What Has Become of Anns


  • W. S. Schlosser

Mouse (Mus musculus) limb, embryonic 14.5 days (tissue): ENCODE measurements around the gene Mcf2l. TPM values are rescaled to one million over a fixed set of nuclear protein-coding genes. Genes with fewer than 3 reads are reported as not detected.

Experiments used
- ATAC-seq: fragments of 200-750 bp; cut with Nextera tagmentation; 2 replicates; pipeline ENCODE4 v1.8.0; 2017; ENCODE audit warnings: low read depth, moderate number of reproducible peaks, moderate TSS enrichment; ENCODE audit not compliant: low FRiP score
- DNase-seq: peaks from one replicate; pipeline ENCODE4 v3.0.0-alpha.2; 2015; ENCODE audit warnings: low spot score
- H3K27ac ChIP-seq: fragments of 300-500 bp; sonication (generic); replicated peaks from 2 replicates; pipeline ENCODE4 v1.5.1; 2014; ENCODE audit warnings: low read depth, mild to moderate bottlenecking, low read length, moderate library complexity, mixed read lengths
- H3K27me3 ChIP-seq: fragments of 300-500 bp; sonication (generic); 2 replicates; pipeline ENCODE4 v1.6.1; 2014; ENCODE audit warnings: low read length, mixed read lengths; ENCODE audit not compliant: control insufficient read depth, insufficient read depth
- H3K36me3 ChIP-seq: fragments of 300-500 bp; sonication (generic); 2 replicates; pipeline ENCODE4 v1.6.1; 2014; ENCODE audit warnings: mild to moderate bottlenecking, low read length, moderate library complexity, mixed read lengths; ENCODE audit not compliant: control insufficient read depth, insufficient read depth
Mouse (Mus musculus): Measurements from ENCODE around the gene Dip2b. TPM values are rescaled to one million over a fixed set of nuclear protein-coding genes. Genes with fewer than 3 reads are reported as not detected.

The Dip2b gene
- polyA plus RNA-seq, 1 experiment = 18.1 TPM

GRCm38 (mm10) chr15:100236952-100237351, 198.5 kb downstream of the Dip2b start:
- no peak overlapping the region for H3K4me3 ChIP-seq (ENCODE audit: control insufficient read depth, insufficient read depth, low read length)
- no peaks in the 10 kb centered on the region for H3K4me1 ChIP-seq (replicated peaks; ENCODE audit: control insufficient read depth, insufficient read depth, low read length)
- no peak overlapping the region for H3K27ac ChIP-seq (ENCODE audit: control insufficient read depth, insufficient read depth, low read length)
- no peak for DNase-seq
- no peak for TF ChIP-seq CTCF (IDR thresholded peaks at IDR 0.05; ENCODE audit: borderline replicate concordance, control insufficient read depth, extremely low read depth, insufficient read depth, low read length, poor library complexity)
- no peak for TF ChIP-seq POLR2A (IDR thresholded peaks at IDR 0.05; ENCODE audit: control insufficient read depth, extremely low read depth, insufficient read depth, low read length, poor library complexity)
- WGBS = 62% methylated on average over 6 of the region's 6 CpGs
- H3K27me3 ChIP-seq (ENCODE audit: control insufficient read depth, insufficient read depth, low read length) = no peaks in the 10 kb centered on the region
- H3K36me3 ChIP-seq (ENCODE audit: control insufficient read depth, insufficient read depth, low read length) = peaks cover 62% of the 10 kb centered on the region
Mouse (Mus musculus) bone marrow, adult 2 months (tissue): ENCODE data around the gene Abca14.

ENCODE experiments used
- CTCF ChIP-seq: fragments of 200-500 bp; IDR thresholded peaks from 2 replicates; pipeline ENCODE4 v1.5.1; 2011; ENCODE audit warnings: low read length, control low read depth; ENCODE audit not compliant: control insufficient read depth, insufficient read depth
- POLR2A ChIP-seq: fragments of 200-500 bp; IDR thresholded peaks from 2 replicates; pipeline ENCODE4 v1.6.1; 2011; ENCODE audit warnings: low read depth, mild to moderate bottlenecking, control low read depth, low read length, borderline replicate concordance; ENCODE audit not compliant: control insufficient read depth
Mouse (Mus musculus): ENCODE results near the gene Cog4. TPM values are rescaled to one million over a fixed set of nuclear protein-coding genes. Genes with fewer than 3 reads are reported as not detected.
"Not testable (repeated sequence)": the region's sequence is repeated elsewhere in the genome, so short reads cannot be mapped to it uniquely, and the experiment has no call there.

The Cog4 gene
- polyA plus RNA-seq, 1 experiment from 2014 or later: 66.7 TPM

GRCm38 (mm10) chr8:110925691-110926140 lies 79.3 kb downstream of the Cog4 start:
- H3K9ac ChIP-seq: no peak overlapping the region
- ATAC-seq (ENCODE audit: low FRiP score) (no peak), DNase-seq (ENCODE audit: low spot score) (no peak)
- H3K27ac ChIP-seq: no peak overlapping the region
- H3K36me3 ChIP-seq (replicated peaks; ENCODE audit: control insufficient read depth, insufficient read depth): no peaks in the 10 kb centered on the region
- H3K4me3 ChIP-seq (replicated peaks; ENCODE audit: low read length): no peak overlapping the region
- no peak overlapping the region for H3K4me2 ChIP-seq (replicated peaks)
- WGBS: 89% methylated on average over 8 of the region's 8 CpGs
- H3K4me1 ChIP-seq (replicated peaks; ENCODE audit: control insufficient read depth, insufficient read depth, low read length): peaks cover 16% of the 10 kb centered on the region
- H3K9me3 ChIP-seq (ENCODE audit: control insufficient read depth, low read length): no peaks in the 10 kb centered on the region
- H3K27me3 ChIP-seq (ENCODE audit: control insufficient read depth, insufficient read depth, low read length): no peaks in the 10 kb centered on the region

The author examines the effects on Canadian law of a recent House of Lords decision overruling the case of Anns v. Merton London Borough. The author begins by tracing the development of the law of negligence from its beginnings in Donoghue v. Stevenson, through the Rivtow Marine decision in Canada, to the House of Lords decision in Anns, its treatment of the concept of economic loss, and the subsequent Canadian decisions in this area. The author then considers the building criticism of the Anns case and it ultimate downfall in the Murphy v. Brentwood District Council decision. The author highlights several results of this decision including: (1) the fallacy of ignoring the type of loss involved and beginning with a prima facie duty based on the mere foreseeability of damage; (2) the much higher degree of proximity required if damage is economic; and (3) the necessity of having regard to the statutory framework where the liability of public bodies is in issue. The author finally considers the Canadian jurisprudence in this area and concludes that, for the most part, the Canadian position will not be affected by the demise of Anns.